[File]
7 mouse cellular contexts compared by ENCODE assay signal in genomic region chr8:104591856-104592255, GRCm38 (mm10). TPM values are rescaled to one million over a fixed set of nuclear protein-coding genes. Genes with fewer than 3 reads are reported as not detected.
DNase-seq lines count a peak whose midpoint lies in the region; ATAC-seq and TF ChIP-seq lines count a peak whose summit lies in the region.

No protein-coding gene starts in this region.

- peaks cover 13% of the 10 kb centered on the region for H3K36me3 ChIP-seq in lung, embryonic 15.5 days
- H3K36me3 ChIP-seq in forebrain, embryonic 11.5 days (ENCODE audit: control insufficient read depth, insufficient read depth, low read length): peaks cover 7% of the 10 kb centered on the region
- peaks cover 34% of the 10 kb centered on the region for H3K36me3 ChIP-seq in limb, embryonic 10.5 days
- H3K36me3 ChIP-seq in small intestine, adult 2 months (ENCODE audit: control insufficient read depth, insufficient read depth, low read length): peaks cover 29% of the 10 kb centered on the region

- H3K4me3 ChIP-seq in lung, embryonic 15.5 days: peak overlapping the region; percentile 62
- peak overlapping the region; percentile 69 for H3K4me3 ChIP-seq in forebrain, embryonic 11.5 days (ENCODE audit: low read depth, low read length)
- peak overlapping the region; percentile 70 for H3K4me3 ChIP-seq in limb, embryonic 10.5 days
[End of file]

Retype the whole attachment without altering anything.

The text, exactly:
7 mouse cellular contexts compared by ENCODE assay signal in genomic region chr8:104591856-104592255, GRCm38 (mm10). TPM values are rescaled to one million over a fixed set of nuclear protein-coding genes. Genes with fewer than 3 reads are reported as not detected.
DNase-seq lines count a peak whose midpoint lies in the region; ATAC-seq and TF ChIP-seq lines count a peak whose summit lies in the region.

No protein-coding gene starts in this region.

- peaks cover 13% of the 10 kb centered on the region for H3K36me3 ChIP-seq in lung, embryonic 15.5 days
- H3K36me3 ChIP-seq in forebrain, embryonic 11.5 days (ENCODE audit: control insufficient read depth, insufficient read depth, low read length): peaks cover 7% of the 10 kb centered on the region
- peaks cover 34% of the 10 kb centered on the region for H3K36me3 ChIP-seq in limb, embryonic 10.5 days
- H3K36me3 ChIP-seq in small intestine, adult 2 months (ENCODE audit: control insufficient read depth, insufficient read depth, low read length): peaks cover 29% of the 10 kb centered on the region

- H3K4me3 ChIP-seq in lung, embryonic 15.5 days: peak overlapping the region; percentile 62
- peak overlapping the region; percentile 69 for H3K4me3 ChIP-seq in forebrain, embryonic 11.5 days (ENCODE audit: low read depth, low read length)
- peak overlapping the region; percentile 70 for H3K4me3 ChIP-seq in limb, embryonic 10.5 days